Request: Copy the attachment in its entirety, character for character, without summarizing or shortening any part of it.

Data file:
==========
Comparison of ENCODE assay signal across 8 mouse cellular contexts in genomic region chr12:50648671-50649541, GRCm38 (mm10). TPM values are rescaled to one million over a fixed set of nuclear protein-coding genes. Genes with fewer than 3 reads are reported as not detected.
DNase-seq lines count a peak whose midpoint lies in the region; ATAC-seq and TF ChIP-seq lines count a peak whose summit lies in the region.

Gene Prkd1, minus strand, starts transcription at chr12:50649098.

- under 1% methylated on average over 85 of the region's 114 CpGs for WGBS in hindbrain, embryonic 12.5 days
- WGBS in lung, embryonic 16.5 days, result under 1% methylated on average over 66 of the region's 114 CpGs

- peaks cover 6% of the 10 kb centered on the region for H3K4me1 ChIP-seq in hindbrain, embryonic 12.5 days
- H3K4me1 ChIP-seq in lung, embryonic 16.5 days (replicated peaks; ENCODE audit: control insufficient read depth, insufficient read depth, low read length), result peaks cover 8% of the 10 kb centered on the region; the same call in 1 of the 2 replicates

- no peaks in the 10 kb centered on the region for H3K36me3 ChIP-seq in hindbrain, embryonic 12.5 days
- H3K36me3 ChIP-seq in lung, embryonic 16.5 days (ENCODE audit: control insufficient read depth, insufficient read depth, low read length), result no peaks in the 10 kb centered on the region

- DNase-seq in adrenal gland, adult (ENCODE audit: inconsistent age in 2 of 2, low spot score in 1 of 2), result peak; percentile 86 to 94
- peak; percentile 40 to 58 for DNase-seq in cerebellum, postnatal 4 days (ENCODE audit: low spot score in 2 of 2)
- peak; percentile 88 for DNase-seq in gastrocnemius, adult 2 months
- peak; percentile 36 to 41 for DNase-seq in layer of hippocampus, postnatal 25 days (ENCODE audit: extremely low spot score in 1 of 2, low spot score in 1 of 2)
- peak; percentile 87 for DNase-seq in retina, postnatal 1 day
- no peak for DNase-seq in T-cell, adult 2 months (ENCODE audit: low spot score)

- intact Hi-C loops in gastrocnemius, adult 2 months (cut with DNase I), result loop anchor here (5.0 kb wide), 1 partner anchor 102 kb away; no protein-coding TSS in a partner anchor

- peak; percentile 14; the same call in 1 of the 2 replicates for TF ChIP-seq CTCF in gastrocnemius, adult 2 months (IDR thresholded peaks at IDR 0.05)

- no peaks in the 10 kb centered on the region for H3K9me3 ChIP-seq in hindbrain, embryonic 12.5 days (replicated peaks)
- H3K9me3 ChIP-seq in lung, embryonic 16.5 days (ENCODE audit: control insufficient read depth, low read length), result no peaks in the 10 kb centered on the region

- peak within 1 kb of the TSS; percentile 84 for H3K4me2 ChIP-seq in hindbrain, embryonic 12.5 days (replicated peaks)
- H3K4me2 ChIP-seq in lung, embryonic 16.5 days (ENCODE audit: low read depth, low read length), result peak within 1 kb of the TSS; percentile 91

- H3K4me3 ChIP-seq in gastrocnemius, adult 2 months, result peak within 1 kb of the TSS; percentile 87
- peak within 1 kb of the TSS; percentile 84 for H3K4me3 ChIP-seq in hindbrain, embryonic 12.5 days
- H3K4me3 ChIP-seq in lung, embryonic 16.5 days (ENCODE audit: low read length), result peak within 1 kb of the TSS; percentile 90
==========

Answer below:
Comparison of ENCODE assay signal across 8 mouse cellular contexts in genomic region chr12:50648671-50649541, GRCm38 (mm10). TPM values are rescaled to one million over a fixed set of nuclear protein-coding genes. Genes with fewer than 3 reads are reported as not detected.
DNase-seq lines count a peak whose midpoint lies in the region; ATAC-seq and TF ChIP-seq lines count a peak whose summit lies in the region.

Gene Prkd1, minus strand, starts transcription at chr12:50649098.

- under 1% methylated on average over 85 of the region's 114 CpGs for WGBS in hindbrain, embryonic 12.5 days
- WGBS in lung, embryonic 16.5 days, result under 1% methylated on average over 66 of the region's 114 CpGs

- peaks cover 6% of the 10 kb centered on the region for H3K4me1 ChIP-seq in hindbrain, embryonic 12.5 days
- H3K4me1 ChIP-seq in lung, embryonic 16.5 days (replicated peaks; ENCODE audit: control insufficient read depth, insufficient read depth, low read length), result peaks cover 8% of the 10 kb centered on the region; the same call in 1 of the 2 replicates

- no peaks in the 10 kb centered on the region for H3K36me3 ChIP-seq in hindbrain, embryonic 12.5 days
- H3K36me3 ChIP-seq in lung, embryonic 16.5 days (ENCODE audit: control insufficient read depth, insufficient read depth, low read length), result no peaks in the 10 kb centered on the region

- DNase-seq in adrenal gland, adult (ENCODE audit: inconsistent age in 2 of 2, low spot score in 1 of 2), result peak; percentile 86 to 94
- peak; percentile 40 to 58 for DNase-seq in cerebellum, postnatal 4 days (ENCODE audit: low spot score in 2 of 2)
- peak; percentile 88 for DNase-seq in gastrocnemius, adult 2 months
- peak; percentile 36 to 41 for DNase-seq in layer of hippocampus, postnatal 25 days (ENCODE audit: extremely low spot score in 1 of 2, low spot score in 1 of 2)
- peak; percentile 87 for DNase-seq in retina, postnatal 1 day
- no peak for DNase-seq in T-cell, adult 2 months (ENCODE audit: low spot score)

- intact Hi-C loops in gastrocnemius, adult 2 months (cut with DNase I), result loop anchor here (5.0 kb wide), 1 partner anchor 102 kb away; no protein-coding TSS in a partner anchor

- peak; percentile 14; the same call in 1 of the 2 replicates for TF ChIP-seq CTCF in gastrocnemius, adult 2 months (IDR thresholded peaks at IDR 0.05)

- no peaks in the 10 kb centered on the region for H3K9me3 ChIP-seq in hindbrain, embryonic 12.5 days (replicated peaks)
- H3K9me3 ChIP-seq in lung, embryonic 16.5 days (ENCODE audit: control insufficient read depth, low read length), result no peaks in the 10 kb centered on the region

- peak within 1 kb of the TSS; percentile 84 for H3K4me2 ChIP-seq in hindbrain, embryonic 12.5 days (replicated peaks)
- H3K4me2 ChIP-seq in lung, embryonic 16.5 days (ENCODE audit: low read depth, low read length), result peak within 1 kb of the TSS; percentile 91

- H3K4me3 ChIP-seq in gastrocnemius, adult 2 months, result peak within 1 kb of the TSS; percentile 87
- peak within 1 kb of the TSS; percentile 84 for H3K4me3 ChIP-seq in hindbrain, embryonic 12.5 days
- H3K4me3 ChIP-seq in lung, embryonic 16.5 days (ENCODE audit: low read length), result peak within 1 kb of the TSS; percentile 90